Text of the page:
• What have you learned by doing virtual interviews? What tips can you offer?

Many thanks in advance for your contributions and please let us know if you would or would not like us to use your name in our published report.

Thank you in advance for your time and contribution to our blog. We will send you a link when we have compiled the results.

Please email us:

Larry Janis janis@issg.net

Jeff Bruckner bruckner@issg.net

Integrated Search Solutions Group

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Why Now Is the Perfect Time to Rethink Talent and Leadership

Startups and scaleups worldwide are facing a make-or-break moment with coronavirus, a health crisis with vast and unprecedented economic consequences. Each entrepreneur is in a unique situation, whether they’re well-funded, planning their next funding round or struggling through the uncertainty.

As a result, founders are turning to their VCs and mentors for support and conversations are, unsurprisingly, centred around cash. In the UK, while £81m has gone to startups that haven’t received investment previously, there’s been a 31 percent decrease in deal numbers compared to the same period last year—so it’s a pressing issue.

But cash alone only presents half the story. As startups seek advice on how to weather the storm and find positives in the situation, the conversation broadens. To survive this period of instability, growing businesses should look toward the key cornerstones of success: talent and leadership. After all, the best founders never waste a crisis and now is a good time for them to refocus.

The vision could be great, the founders innovative and cash readily available, but without strong leadership and world-class talent, businesses can’t continue to thrive in this climate. How to look after and manage teams during this time, as well as understanding what staff cuts to make and how, are important considerations that startups are looking to VCs for support and advice on.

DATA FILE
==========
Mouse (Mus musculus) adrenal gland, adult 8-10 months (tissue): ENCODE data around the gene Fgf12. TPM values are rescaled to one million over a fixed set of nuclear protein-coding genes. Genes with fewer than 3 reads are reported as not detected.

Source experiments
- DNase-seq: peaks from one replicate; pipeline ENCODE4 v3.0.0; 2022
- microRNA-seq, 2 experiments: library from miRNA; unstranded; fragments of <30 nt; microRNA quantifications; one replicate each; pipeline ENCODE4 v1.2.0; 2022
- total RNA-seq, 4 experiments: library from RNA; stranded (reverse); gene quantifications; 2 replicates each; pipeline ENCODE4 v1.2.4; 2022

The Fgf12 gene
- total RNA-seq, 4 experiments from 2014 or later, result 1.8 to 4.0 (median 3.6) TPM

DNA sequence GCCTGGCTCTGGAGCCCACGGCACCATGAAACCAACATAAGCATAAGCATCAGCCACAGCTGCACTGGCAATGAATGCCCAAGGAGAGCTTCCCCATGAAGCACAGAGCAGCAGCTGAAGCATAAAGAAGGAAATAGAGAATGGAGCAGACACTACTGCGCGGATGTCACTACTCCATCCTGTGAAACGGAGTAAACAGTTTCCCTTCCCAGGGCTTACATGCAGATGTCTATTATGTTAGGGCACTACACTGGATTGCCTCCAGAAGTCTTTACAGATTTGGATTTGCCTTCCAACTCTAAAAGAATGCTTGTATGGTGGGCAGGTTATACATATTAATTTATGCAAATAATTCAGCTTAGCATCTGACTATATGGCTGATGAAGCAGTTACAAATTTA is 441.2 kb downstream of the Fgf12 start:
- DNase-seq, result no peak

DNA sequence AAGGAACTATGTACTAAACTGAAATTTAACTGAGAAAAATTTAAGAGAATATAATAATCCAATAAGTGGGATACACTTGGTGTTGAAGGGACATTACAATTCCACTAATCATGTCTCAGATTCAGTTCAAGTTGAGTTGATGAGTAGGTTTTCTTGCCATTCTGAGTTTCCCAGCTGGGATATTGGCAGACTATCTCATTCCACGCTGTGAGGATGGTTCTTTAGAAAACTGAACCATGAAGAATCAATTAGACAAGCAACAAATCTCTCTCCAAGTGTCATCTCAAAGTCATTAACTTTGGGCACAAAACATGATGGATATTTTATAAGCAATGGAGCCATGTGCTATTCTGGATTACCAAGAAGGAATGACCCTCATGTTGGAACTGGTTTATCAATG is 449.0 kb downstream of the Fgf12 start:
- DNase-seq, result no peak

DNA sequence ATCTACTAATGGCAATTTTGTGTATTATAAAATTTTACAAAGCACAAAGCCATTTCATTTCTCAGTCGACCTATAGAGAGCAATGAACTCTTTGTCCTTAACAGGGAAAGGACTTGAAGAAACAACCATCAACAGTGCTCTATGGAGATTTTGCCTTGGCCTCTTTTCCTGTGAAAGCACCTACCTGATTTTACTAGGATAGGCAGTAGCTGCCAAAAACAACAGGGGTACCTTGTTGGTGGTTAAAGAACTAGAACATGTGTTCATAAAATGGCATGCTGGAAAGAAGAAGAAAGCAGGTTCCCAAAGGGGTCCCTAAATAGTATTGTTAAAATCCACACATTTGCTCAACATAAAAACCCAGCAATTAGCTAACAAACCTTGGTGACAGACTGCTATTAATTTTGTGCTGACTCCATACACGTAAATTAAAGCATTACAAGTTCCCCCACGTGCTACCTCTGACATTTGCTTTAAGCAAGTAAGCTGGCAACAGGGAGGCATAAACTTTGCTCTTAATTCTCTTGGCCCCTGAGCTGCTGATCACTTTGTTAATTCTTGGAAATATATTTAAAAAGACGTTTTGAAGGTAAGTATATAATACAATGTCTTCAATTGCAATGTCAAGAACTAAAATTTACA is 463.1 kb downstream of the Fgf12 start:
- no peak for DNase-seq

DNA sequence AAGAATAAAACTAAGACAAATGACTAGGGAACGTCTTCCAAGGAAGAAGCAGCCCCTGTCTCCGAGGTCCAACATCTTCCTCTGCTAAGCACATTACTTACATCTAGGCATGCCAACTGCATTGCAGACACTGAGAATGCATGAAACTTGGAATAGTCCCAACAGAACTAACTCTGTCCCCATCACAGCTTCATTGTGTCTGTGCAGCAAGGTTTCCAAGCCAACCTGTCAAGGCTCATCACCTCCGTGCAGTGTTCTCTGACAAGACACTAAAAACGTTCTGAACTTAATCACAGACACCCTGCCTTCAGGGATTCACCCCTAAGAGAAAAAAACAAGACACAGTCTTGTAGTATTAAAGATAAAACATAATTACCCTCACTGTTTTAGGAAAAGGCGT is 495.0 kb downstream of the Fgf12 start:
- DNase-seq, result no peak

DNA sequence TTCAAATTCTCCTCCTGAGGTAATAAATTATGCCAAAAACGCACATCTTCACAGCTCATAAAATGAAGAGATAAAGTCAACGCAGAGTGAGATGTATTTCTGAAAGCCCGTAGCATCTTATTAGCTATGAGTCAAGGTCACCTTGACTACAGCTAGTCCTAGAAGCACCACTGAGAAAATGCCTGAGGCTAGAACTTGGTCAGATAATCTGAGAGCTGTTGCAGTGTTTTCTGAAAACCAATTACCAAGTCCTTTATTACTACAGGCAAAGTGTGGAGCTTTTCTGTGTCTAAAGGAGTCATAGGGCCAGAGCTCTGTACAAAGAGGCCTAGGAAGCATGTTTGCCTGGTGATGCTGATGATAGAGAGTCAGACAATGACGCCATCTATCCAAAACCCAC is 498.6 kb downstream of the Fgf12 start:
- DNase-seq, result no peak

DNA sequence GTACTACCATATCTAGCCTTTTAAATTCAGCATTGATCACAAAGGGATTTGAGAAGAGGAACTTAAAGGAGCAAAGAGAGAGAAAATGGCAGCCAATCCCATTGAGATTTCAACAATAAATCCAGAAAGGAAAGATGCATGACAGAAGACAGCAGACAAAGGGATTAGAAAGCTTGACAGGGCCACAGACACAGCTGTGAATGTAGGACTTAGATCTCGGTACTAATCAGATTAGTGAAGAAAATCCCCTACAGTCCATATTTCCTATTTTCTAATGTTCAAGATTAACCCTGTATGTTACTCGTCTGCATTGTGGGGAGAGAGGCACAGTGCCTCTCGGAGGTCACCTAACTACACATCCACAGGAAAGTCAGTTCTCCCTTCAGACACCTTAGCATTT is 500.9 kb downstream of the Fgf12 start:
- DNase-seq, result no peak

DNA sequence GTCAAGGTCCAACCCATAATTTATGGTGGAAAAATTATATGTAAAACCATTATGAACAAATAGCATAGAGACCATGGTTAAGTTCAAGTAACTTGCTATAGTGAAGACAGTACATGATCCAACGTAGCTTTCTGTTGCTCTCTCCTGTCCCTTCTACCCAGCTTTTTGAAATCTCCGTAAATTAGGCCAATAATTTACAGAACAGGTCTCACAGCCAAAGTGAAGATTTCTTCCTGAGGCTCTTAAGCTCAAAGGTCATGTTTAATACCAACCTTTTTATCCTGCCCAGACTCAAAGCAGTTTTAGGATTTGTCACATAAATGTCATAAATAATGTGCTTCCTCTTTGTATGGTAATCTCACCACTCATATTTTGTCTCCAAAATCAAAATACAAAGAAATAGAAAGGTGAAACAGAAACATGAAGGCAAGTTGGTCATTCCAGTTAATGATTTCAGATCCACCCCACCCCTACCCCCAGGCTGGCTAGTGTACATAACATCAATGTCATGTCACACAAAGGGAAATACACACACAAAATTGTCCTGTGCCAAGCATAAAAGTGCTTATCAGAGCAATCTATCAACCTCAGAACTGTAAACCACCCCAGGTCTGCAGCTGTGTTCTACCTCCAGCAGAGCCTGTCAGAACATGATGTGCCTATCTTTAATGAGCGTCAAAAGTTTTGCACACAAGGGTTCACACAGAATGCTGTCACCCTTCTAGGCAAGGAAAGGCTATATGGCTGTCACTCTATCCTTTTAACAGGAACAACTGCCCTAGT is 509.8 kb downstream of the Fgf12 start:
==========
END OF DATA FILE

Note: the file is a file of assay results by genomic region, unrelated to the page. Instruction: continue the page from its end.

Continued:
A conservative approach. 

Any business plans that organisations had in place ahead of the pandemic are now likely to be irrelevant. Businesses need to start from scratch with a clear view of their burn rate and shouldn’t be afraid to rip up the rule book and abandon existing plans. Startups already doing this have looked to renegotiate their office rents, contracts with providers and suspended online advertising, for example.

Reducing such costs is sensible in a challenging fundraising environment. Deals have slowed down and the Pitchbook European VC Valuation Report points toward a decrease in early seed rounds. New investments certainly have stopped and great companies always get funding, but many investors are focusing on how to support their existing portfolio. The crisis isn’t over yet and, with further outbreaks still possible, now is the time to be conservative. Continue reading